Greece has become the poster child for fiscal mismanagement and profligate spending. The country's reckless behavior is often cited as an example for other nations to avoid. Despite the disgrace heaped upon Greece for its large sovereign debt, the Greek stock market has performed relatively well in 2012, generating a positive return for investors. Although many market pundits have criticized these measures as only temporary fixes that don't adequately deal with the problems, the market tends to think short-term and may have bid up the Greek stock market.
SEE: An Introduction To The PIIGS
The Athens Stock Exchange General Index was up 8% in the first three months of the year, according to Bespoke Investment Group. The long term performance of the Greek market is still abysmal, with the index down approximately 50% over a one-year time period.
What's Going on Here?
It's difficult to come up with a logical explanation for the positive performance of the Greek stock market in 2012. The Greek economy has been in a recession for five years, with GDP falling 6.9% in 2011, and economists predicting that GDP will contract by an additional 5% in 2012. The Greek unemployment rate averaged 17.1% in 2011 and hit 21.8% in April. Even the Greek Prime Minister doesn't expect economic growth to resume until the end of 2013, at the earliest.
The positive return for the Greek stock market in 2012 might be caused by investor relief over the recent aid package provided to Greece by the European Union (EU) and International Monetary Fund (IMF). This package, which totaled 130 billion euros, was approved in March 2012.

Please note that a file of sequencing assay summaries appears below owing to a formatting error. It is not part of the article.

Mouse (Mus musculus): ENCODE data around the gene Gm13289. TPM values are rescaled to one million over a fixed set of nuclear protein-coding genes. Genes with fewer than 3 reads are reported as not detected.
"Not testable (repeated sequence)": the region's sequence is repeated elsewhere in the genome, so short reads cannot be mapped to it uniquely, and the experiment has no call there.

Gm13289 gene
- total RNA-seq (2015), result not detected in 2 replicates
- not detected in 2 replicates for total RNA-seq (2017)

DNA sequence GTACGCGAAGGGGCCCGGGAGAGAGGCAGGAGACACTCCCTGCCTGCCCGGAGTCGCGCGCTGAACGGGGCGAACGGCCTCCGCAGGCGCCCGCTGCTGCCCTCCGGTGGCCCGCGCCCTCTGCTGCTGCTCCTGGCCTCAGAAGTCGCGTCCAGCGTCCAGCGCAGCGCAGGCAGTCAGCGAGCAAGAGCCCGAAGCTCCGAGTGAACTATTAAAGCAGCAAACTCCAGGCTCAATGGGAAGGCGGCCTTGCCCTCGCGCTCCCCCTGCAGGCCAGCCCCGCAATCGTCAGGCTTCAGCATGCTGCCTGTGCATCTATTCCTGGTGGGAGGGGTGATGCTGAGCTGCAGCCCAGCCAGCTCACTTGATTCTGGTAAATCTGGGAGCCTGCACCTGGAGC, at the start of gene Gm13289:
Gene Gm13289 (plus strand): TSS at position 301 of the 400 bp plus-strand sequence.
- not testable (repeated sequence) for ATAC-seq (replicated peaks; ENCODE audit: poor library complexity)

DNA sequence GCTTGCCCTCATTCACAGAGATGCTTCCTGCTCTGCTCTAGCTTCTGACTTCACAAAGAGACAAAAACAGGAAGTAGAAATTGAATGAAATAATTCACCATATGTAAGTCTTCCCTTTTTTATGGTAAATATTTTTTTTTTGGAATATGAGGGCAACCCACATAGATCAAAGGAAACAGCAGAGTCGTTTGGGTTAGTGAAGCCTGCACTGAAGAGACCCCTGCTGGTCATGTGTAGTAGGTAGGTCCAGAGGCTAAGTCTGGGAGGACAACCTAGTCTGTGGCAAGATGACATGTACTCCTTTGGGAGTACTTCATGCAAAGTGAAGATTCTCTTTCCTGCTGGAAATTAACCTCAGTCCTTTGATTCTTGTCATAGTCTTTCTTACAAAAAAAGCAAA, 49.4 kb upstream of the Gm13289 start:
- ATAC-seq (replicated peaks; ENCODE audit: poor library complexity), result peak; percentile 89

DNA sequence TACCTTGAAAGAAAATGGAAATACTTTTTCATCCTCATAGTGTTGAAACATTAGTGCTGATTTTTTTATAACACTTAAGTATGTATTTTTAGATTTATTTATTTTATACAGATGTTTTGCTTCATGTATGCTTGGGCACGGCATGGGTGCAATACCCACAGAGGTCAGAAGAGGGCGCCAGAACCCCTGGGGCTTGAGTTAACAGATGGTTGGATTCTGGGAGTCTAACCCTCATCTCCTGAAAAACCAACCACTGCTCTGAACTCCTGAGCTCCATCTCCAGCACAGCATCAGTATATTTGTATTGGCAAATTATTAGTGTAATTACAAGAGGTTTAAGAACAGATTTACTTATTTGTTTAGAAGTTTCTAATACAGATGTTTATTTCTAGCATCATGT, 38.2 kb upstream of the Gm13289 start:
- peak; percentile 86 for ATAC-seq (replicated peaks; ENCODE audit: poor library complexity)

Greece also agreed to make spending reductions, and institute other austerity measures as a condition of receiving this aid package, and the country offered owners of its sovereign debt a new set of government securities to replace current holdings. The bond swap deal was accepted by 97% of holders and is expected to reduce Greece's debt to GDP ratio to 116.5% by 2020.
If an investor subscribes to the relief rally theory, then the situation in Spain may provide the next opportunity to make money, as the Spanish stock market was down 7.7% in the first three months of 2012, according to Bespoke Investment Group.
The attention of the market has now turned towards Spain's financial situation, and, if a similar set of aid packages are offered, and spending cuts and austerity measures are instituted, the Spanish stock market may undergo a relief rally as well.
The economic situation in Spain is also deteriorating, with the unemployment rate rising for eight consecutive months, reaching above 23% in February 2012. The economy grew 0.7% in 2011, but GDP is expected to contract 1% in 2012.
Investors who want to put money to work here can purchase the iShares MSCI Spain Index, an exchange-traded fund (ETF) that seeks to track the Spanish stock market.
Some investors have cited the valuation of the Greek stock market earlier in the year as the proximate cause of its recent performance. In January 2012, the overall market was trading at just over a six multiple on 2013 estimated earnings, and at a 2013 price-to-sales ratio of 0.6.
While these multiples seem cheap and may attract some investors, valuation is only one part of the investment process, and shouldn't be relied on exclusively to justify a purchase. It's possible that an investment here could be the ultimate value trap, particularly if the worst fears of the skeptics of the Greek bailout materialize.
Investors who believe that the problems in Greece are over and economic growth will resume over the next two years, should look at the Global X FTSE Greece 20 ETF. This ETF attempts to track the performance of the 20 largest Greek stocks.
The Bottom Line
The Greek stock market is up 8% in 2012, a performance that appears to be at odds with the current fiscal and economic situation in that country. This is either a bear market rally or the beginning of several years of outperformance for that country.
Although many market pundits have criticized these measures as only temporary fixes that don't adequately deal with the problems, the market tends to think short-term and may have bid up the Greek stock market.